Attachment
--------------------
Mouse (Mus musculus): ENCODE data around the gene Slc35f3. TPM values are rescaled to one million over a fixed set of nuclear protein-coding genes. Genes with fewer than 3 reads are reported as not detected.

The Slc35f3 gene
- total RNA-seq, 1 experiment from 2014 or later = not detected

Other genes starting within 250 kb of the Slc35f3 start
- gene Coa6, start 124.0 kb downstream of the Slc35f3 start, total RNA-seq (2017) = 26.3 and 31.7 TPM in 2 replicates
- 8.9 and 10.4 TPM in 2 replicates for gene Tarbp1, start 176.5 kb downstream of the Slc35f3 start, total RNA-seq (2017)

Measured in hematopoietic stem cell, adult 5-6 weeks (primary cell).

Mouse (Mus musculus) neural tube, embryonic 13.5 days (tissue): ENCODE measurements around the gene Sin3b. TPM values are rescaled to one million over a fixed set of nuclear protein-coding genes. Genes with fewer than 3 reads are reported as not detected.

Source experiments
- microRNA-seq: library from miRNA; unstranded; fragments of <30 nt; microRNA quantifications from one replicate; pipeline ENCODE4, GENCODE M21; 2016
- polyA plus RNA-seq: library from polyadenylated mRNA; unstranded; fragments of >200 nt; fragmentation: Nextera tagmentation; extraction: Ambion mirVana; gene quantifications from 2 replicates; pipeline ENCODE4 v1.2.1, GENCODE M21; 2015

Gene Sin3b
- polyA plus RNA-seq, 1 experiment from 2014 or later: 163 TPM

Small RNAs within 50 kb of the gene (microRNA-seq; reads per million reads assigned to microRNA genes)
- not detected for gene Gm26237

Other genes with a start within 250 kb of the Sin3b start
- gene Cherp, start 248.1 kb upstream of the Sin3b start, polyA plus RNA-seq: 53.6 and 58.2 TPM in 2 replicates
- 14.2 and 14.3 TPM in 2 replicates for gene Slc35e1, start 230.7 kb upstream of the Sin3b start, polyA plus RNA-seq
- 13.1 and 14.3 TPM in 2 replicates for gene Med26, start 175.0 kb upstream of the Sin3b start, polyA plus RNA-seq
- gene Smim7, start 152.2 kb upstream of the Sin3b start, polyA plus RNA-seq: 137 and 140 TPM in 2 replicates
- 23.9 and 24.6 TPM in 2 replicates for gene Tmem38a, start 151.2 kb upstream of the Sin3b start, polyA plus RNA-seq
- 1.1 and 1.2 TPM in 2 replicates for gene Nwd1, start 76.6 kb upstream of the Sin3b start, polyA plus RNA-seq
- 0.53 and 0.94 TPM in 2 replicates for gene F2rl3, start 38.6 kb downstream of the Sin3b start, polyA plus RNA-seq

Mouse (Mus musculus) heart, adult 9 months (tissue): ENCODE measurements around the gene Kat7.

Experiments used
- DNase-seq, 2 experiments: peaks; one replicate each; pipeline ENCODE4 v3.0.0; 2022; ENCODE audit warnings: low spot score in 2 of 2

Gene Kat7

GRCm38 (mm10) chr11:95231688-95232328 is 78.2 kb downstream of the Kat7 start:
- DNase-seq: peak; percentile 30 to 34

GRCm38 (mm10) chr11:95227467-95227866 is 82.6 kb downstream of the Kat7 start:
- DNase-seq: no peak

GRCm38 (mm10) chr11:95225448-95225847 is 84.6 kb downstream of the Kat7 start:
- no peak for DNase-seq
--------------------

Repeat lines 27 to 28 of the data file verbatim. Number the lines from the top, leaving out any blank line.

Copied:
Gene Kat7

GRCm38 (mm10) chr11:95231688-95232328 is 78.2 kb downstream of the Kat7 start: